post #13 of 19

Agree with everyone that your work is great! Luv that baseball cake! (I never would have thought of the 2-toned grass detail! Awesome "above and beyond" detail on that one!)

I have people whose eyebrows shoot thru their hairline when I tell them a sheet cake for 100 is $150 ... and I have people who just write the check for it. You're going to encounter both kinds.

Sometimes you can do a pre-emptive strike by first pointing out something like, "....yeah, you sure won't find a cake like that in the local grocery store! Let's see what I can do for you ...."

I had one inquiry just recently and I could tell she had no idea how much a carved cake would cost. She mentioned she loved Ace of Cakes. I emailed her back with "Do you realize that Duff has a $1000 minimum order for his cakes ... and most of what you see on TV is WAY more than $1000. The good news is my price isn't QUITE that much." But it planted the idea that it wasn't going to be a twenty-dollar cake.

Your work is worth their true value! thumbs_up.gif

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sunsecret Posted 21 Sep 2008 , 4:23am
post #14 of 19

I completely agree. I'm in Oklahoma, RURAL WESTERN Oklahoma. Nobody will pay what cakes could/should be priced at. The only way that happens is if it is a wedding cake, and then they still try to get the cheapest possible.
And, yes, I know, people will pay for the "taste", for the "quality".......well, not here! They would much rather have the dry cake without taste just to get it cheaper. Out here, they have to save enough to fill the XL gas tanks of their Dodge Hemi's! icon_confused.gif
I, too, have given plenty of cakes for free or for cost only. I actually did a wedding cake and ended up putting $80 into it, my MOL thought it was a nice "gift".....for a couple I didn't even know prior to making the cake!! icon_mad.gif
Stinks, doesn't it!!

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rnp3603 Posted 23 Sep 2008 , 12:17am
post #15 of 19

Thank you all for your words of encouragement. Ok, so I called the lady and told her that in order for me to quote her a price we needed to discuss the design, etc. On our first conversation I told her that I've been starting my cakes at $65 but was working on figuring out my actual cost so I could come up with a price list. I informed her that after figuring out my expenses, I couldn't make the 16" for less than $90. I figured a was giving her a huge discount (62 wilton party sizes @ $2.50=$155), she backfires with "but you told me $65 icon_confused.gif, and that's all I can spend right now, I'm running with all the expenses of the baby shower...blah, blah, blah" icon_mad.gif Whatever! I agreed to make a cake for her. She wanted me to go over her house to show her what I came up with. After that I got online and read your posts and decided that is got to change! I'll do this lady's cake for the $65 and treat it as a "portfolio building discount", an idea I got from another cc'er, but she better not expect me to go to her house to discuss her cake, neither am I making a 16" cake. I'm not getting anything out of this cake. If she doesn't like it, she can go to Walmart and discuss with them in which color they can make her roses and the border icon_twisted.gif I'll make sure to give her an invoice and discuss in detail the actual cost of the cake so she knows exactly what I actually charge. Next time, she'll know what to expect to pay, IF she comes back.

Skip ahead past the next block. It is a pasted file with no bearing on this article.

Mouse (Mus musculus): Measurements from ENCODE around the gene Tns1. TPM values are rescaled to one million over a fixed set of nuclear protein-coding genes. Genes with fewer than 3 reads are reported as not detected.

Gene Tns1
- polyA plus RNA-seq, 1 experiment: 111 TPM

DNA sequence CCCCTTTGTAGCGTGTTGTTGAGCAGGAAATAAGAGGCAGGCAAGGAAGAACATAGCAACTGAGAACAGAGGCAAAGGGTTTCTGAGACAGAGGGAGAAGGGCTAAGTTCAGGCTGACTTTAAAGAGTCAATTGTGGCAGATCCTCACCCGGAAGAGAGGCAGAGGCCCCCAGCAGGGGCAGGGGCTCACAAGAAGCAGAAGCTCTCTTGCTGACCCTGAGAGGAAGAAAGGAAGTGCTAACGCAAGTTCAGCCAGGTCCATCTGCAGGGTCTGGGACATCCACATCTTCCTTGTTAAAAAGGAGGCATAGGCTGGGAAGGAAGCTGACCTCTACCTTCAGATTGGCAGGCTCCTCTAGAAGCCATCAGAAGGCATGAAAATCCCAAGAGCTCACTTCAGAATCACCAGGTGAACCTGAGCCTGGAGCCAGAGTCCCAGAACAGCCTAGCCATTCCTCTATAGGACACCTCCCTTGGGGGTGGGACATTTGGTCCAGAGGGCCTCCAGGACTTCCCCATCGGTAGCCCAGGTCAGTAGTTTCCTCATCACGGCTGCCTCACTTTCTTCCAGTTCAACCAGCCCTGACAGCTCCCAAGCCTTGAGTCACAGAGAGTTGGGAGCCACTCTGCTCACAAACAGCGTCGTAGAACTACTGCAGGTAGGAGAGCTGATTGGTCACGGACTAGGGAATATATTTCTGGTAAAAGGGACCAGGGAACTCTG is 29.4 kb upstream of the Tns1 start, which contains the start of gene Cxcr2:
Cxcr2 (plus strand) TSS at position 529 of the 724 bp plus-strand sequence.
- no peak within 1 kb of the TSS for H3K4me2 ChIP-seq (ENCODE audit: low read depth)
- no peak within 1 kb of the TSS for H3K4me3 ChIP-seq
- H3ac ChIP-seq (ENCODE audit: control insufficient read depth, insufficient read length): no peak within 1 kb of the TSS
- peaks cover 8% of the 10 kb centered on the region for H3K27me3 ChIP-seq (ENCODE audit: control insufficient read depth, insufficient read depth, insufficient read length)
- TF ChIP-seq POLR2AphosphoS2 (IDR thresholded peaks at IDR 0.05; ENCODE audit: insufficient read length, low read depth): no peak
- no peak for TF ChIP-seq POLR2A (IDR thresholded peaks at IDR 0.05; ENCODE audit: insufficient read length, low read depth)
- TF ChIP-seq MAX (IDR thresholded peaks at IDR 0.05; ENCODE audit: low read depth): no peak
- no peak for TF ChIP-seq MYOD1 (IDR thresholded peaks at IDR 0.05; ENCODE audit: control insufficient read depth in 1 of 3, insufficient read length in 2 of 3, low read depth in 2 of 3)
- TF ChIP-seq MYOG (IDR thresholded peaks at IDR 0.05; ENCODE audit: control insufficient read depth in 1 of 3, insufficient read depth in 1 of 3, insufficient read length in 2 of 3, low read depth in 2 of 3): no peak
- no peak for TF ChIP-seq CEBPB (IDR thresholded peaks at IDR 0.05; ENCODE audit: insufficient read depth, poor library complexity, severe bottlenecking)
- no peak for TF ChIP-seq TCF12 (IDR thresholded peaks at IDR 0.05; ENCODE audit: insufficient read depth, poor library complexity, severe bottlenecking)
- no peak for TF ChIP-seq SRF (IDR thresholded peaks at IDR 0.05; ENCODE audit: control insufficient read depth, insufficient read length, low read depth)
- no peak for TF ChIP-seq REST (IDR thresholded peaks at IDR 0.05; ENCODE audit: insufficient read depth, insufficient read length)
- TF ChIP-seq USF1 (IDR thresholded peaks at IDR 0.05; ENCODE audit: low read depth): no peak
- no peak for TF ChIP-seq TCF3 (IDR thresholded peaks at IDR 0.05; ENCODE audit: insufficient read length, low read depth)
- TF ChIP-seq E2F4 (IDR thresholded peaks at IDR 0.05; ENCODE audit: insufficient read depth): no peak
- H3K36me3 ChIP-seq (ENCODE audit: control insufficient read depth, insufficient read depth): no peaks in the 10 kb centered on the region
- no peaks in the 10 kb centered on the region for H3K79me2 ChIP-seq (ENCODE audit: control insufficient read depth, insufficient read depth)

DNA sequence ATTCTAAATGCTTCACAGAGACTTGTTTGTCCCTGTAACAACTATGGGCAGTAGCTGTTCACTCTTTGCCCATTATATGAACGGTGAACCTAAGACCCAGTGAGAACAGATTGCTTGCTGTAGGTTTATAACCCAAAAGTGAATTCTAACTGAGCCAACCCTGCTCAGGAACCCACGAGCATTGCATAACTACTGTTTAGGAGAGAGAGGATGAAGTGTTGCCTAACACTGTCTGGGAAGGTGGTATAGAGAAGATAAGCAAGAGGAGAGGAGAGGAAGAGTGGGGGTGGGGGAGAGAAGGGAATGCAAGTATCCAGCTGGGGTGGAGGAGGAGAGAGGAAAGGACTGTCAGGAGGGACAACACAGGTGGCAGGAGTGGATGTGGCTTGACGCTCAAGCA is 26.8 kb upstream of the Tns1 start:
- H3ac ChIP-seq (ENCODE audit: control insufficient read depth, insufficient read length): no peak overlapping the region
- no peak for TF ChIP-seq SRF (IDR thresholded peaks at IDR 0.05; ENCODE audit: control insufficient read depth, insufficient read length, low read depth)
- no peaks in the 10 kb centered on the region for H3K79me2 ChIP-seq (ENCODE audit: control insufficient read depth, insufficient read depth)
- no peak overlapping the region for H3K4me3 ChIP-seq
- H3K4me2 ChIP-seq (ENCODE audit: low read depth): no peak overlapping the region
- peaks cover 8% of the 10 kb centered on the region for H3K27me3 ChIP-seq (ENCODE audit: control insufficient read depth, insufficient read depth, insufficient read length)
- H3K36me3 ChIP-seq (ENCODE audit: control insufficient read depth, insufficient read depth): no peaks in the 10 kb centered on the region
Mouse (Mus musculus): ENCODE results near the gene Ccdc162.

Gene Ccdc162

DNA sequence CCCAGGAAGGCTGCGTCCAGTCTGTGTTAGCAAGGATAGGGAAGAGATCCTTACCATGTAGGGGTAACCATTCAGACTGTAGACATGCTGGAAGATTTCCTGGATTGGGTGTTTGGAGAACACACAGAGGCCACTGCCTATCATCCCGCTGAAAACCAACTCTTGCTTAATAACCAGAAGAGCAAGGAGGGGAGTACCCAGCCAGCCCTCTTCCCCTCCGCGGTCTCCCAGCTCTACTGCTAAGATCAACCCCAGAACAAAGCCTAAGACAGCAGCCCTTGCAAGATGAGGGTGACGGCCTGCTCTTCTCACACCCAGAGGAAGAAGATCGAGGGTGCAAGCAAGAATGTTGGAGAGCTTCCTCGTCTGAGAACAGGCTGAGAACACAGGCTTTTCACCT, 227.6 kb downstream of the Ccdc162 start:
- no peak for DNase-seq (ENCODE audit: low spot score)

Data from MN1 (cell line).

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Candes Posted 23 Sep 2008 , 4:03am
post #16 of 19

LOVE your work and your time and talent are soooo worth it. I'd say $65 gets her a decent decorated cake but figurines will cost extra.

Good luck and no more free cakes!

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IcedTea4Me2 Posted 7 Feb 2009 , 9:14pm
post #17 of 19

Your work is awesome! I love your figurines. Stick to your guns. You're worth it!

Lisa thumbs_up.gif

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peg818 Posted 8 Feb 2009 , 8:19pm
post #18 of 19

Frankly if she wants a $65 cake give her a $65 cake, NOT a $100 cake.

In other words tell her sure i can do a cake for $65 but it will be X size as opposed to XX size/style.

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cakebaker1957 Posted 8 Feb 2009 , 8:36pm
post #19 of 19

Thats why we say Custom Cakes, if they want just a plain Ol Plain Ol then go to Wal-Mart where they use plastic parts. Dont feel bad, Stick to your guns